GENTAMICIN SULFATE- gentamicin sulfate solution/ drops
A-S Medication Solutions
Gentamicin sulfate ophthalmic solution, USP is a sterile, topical anti-infective agent for ophthalmic use.
Gentamicin is obtained from cultures of Micromonospora purpurea. It is a mixture of the sulfate salts of gentamicin C1, C2, and C1A. All three components appear to have similar antimicrobial activity. Gentamicin sulfate occurs as a white to buff powder and is soluble in water and insoluble in alcohol. The structural formula is as follows:
Each mL contains: Active: gentamicin sulfate equivalent to 3 mg (0.3%) gentamicin base. Preservative: benzalkonium chloride. Inactives: edetate disodium; polyvinyl alcohol 1.4%; purified water; sodium chloride; sodium phosphate, dibasic; and hydrochloric acid and/or sodium hydroxide may be added to adjust pH. The solution is an aqueous, buffered solution with a shelf life pH range of 6.5 to 7.5.
Gentamicin sulfate is active in vitro against many strains of the following microorganisms: Staphylococcus aureus, Staphylococcus epidermidis, Streptococcus pyogenes, Streptococcus pneumoniae, Enterobacter aerogenes, Escherichia coli, Haemophilus influenzae, Klebsiella pneumoniae, Neisseria gonorrhoeae, Pseudomonas aeruginosa, and Serratia marcescens.
Gentamicin sulfate ophthalmic solution, USP is indicated in the topical treatment of ocular bacterial infections including conjunctivitis, keratitis, keratoconjunctivitis, corneal ulcers, blepharitis, blepharoconjunctivitis, acute meibomianitis, and dacryocystitis, caused by susceptible strains of the following microorganisms: Staphylococcus aureus, Staphylococcus epidermidis, Streptococcus pyogenes, Streptococcus pneumoniae, Enterobacter aerogenes, Escherichia coli, Haemophilus influenzae, Klebsiella pneumoniae, Neisseria gonorrhoeae, Pseudomonas aeruginosa, and Serratia marcescens.
Gentamicin sulfate ophthalmic solution, USP is contraindicated in patients with known hypersensitivity to any of its components.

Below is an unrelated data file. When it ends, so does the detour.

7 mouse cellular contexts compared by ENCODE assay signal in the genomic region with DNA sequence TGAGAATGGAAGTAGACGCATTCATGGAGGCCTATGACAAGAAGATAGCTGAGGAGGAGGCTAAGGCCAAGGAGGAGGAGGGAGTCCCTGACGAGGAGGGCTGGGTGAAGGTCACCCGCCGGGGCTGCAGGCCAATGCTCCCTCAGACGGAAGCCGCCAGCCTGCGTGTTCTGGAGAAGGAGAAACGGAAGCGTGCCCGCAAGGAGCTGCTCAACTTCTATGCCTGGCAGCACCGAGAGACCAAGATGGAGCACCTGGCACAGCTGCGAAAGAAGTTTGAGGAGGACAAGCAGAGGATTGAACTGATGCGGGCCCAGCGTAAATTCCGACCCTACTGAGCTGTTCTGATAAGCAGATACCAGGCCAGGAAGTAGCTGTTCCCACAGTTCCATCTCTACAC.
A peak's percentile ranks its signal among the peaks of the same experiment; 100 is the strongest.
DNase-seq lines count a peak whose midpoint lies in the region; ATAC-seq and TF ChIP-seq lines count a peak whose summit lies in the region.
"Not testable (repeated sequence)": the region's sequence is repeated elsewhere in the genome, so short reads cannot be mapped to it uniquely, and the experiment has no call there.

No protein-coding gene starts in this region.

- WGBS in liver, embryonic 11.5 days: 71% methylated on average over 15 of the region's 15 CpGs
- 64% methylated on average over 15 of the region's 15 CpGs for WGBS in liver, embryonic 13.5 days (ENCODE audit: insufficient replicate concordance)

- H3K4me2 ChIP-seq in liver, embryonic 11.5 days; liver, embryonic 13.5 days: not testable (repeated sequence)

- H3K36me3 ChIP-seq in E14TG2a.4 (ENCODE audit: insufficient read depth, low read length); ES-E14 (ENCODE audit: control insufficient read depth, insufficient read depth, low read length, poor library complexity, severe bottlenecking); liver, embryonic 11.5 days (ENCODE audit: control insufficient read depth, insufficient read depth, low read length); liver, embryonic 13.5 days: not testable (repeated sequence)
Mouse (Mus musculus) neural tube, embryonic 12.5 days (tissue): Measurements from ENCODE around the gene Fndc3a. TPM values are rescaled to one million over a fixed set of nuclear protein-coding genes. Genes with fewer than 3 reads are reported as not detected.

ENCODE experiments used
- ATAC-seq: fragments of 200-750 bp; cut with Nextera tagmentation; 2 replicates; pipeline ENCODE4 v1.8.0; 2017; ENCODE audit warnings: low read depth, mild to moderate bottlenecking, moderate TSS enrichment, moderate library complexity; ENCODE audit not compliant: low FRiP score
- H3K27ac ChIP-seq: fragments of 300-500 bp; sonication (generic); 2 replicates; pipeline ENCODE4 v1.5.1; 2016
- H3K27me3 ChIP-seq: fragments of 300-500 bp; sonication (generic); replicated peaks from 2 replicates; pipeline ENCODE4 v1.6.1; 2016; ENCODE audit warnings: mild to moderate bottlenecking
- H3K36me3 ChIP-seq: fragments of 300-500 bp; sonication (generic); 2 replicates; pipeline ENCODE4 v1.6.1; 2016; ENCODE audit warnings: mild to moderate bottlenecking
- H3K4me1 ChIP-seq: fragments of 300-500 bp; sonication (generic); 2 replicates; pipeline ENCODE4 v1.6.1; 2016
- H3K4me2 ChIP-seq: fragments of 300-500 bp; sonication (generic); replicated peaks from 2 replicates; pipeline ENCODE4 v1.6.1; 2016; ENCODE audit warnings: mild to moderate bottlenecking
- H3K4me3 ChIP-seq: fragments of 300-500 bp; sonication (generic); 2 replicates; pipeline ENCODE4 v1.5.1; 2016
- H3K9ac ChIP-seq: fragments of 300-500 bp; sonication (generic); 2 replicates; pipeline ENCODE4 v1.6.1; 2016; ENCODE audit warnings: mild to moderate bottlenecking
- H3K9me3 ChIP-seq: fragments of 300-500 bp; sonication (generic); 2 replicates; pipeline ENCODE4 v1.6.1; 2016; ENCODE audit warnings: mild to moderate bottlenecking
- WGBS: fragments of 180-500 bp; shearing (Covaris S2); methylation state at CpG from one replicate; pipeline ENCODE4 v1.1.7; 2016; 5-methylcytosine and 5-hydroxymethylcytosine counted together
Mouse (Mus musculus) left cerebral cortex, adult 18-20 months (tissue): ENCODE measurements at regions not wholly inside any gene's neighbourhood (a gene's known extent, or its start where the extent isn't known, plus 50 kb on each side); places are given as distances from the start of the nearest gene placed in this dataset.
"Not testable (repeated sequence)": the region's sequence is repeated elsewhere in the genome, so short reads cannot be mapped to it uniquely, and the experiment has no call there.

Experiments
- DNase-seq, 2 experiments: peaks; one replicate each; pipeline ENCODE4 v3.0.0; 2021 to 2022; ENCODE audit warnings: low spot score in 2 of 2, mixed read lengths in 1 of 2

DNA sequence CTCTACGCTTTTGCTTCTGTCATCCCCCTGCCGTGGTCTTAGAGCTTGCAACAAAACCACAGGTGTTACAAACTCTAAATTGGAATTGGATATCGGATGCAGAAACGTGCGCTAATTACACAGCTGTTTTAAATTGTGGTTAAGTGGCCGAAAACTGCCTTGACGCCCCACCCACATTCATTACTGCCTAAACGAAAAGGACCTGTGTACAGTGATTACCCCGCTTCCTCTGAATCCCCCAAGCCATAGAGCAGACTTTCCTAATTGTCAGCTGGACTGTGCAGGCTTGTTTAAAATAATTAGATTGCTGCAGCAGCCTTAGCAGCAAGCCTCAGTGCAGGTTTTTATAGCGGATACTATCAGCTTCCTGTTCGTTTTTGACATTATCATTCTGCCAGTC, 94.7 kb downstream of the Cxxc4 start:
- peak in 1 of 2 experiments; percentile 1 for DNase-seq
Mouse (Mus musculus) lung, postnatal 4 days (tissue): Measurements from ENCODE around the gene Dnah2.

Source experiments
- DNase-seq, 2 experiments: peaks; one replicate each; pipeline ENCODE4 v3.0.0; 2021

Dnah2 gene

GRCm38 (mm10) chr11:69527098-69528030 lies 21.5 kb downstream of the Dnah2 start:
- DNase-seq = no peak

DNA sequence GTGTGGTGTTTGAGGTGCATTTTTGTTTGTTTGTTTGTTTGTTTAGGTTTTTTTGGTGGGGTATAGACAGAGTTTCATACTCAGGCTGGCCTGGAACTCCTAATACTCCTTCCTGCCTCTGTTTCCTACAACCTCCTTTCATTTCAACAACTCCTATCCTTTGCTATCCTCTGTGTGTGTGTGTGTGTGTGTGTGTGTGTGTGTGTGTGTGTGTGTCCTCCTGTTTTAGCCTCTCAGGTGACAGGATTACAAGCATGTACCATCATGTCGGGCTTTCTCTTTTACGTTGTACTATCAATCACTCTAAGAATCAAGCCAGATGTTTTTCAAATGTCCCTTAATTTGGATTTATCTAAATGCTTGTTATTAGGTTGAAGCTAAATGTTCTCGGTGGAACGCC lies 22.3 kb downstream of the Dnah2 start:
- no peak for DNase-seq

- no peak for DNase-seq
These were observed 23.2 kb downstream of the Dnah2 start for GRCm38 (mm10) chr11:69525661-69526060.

NOT FOR INJECTION INTO THE EYE.
Gentamicin sulfate ophthalmic solution, USP is not for injection. It should never be injected subconjunctivally, nor should it be directly introduced into the anterior chamber of the eye.
Prolonged use of topical antibiotics may give rise to overgrowth of nonsusceptible microorganisms, including fungi. Bacterial resistance to gentamicin may also develop. If purulent discharge, inflammation or pain becomes aggravated, the patient should discontinue use of the medication and consult a physician.
If irritation or hypersensitivity to any component of the drug develops, the patient should discontinue use of this preparation and appropriate therapy should be instituted.
To avoid contamination, do not touch tip of container to the eye, eyelid or any surface.
There are no published carcinogenicity or impairment of fertility studies on gentamicin. Aminoglycoside antibiotics have been found to be non-mutagenic.
Gentamicin has been shown to depress body weights, kidney weights and median glomerular counts in newborn rats when administered systemically to pregnant rats in daily doses approximately 500 times the maximum recommended ophthalmic human dose. There are no adequate and well-controlled studies in pregnant women. Gentamicin should be used during pregnancy only if the potential benefit justifies the potential risk to the fetus.
Bacterial and fungal corneal ulcers have developed during treatment with gentamicin ophthalmic preparations.
The most frequently reported adverse reactions are ocular burning and irritation upon drug instillation, non-specific conjunctivitis, conjunctival epithelial defects and conjunctival hyperemia.
Other adverse reactions which have occurred rarely are allergic reactions, thrombocytopenic purpura and hallucinations.
Instill one or two drops into the affected eye(s) every four hours. In severe infections, dosage may be increased to as much as two drops every hour.
gentamicin sulfate solution/ drops
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